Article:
You hear the head first. It sounds incredibly disjunct. F D G E♭ A F G E♭, B♭ G C A♭ D♭ B♭ C A♭... It's nothing incredible, but what's going on here? The second iteration of this head shows in rather explicit terms that it is a compound line: Monk is playing F G A G, B♭ C D C, the band is playing, in syncopation, D E♭ F E♭, G A♭ B♭ A♭. It's consecutive sixths. Did you hear a compound line in consecutive sixths? Because that's what Monk heard. Furthermore, this is a 12 bar blues:

    F7 B♭7 F7 F7
    B♭7 B♭7 F7 F7
    G7 G7 F7 C7

    Monk isn't thinking "Oh, F7, that's F mixolydian. Oh, B♭7, that's B♭ mixolydian. Oh, F7 again. That's F mixolydian." And he's not going "Uh! F blues scale!" either, because that wouldn't work with about half of this progression. He's thinking "I'll go from the root to the third of the chord with a passing tone and harmonize the entire thing with sixths," which is more of a chord tone approach. Listen to Monk's improv here - it's somewhere around 80% chord tones. Charles Rouse is the saxophonist, and I hear him as more of an inside player and a fairly literal melodist. He's a good player and nobody to scoff at, but Monk is the more harmonically inventive improvisor here. His roots are in chord tones, not scales. He grew up before chord-scales were a thing.

    Now try to find a jazz teacher who will give you a method free of chord-scales. Try to find a jazz book that is free of chord-scales. It's tough, huh? This is the problem: the teaching of jazz improvisation (at least on the mainstream level) is so embroiled in the relationship of a G7alt chord to its scalar equivalent that this is all people ever talk about. It's hard to get past, because this is all you hear about. You don't need a million scales to go with a handful of chords, you need to learn the chords and say "as long as I hit the chord tones, I'm good and the rest is just filler so I can get on with my life". To me, Monk is more about being weird than going through the changes. How often is he doing something that sounds idiosyncratic or kooky in that piece? Pretty much every time he plays. And check again - it's a blues, the most basic jazz form there is. Musicians have played the 12-bar blues as normally as you can get a zillion times before. It sounds different when Monk plays it because Monk is playing with moods, expectations, emotion. Charles Rouse, who is a good improvisor and a very melodic guy, is not nearly as kooky as Thelonious Monk. Kooky isn't in the notes, it's in the mannerism.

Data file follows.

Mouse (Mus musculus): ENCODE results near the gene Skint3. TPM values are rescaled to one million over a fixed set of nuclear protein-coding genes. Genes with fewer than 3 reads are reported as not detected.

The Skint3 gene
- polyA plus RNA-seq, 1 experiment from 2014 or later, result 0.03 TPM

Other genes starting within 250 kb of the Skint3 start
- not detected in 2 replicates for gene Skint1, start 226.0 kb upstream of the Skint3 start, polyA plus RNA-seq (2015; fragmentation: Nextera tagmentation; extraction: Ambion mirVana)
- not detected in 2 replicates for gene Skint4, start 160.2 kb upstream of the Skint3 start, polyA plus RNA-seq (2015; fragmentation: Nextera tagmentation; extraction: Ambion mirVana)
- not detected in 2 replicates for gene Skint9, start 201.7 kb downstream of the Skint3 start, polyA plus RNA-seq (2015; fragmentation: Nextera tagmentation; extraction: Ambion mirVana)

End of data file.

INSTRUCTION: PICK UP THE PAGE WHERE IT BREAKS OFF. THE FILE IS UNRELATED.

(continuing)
Another one, and it swings so damn hard. Before you listen to the beginning of this one, pause it and drop yourself in at 1:50 and stop at 3:54. Eric Dolphy - Mandrake: https://www.youtube.com/watch?v=lDnXKNH87Ic

    Woody Shaw is on trumpet and plays a "licks and changes" solo. Bobby Hutcherson is on vibes and plays in a similar fashion. I could hear both of these solos being played for free on a makeshift stage at the local museum on a Friday night. Okay, you stopped at 3:54? Now go back to the beginning and listen all the way through. Eric Dolphy's solo is at 0:44. Compare that solo to the trumpet and vibes solos. What the hell do the second and third solo have to do with the head? Why is it that Eric Dolphy is the only one that gets "go bonkers, it's bebop"? The drummer is the only other guy in the lineup that tries to remain weird throughout. I get it, improvisation is about being an individual, but somehow it's alright to chastise a player for being "out" when the head is "inside" (there is an amusing anecdote about that at the bottom of this article), but you can get away with being "inside" when a head is "out". Whatever happened to playing the mood of the music?
  10. Bainbridge

    Bainbridge

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  11. Lo-E

    Lo-E

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    Wow, Bainbridge, that's a lot to digest....

    In Fretlessmainly's defense, I don't think he meant what he wrote quite as literally as you interpreted it. I got where he was coming from.

    Hal Galper's quote: "The ear loves logic and rejects chaos and nonsense." was worth the cost of admission as far as that youtube video is concerned. I'm going to go back and watch the rest of that series. I haven't had the chance to view the others yet, but I'm familiar with Monk and Dolphy's styles and know what you're talking about here.

    Thanks for the links to yet more books. Soon my head will explode. I'll proceed slowly.
  12. Bainbridge

    Bainbridge

    Joined:
    Oct 28, 2012
    Maybe I interpreted it harder than was intended, but I took it more as an opportunity to stand on a soapbox than to make a personal attack. I'm vocal about my opinion on music education. Please take no offense.
  13. Lo-E

    Lo-E

    Joined:
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    Brooklyn, NY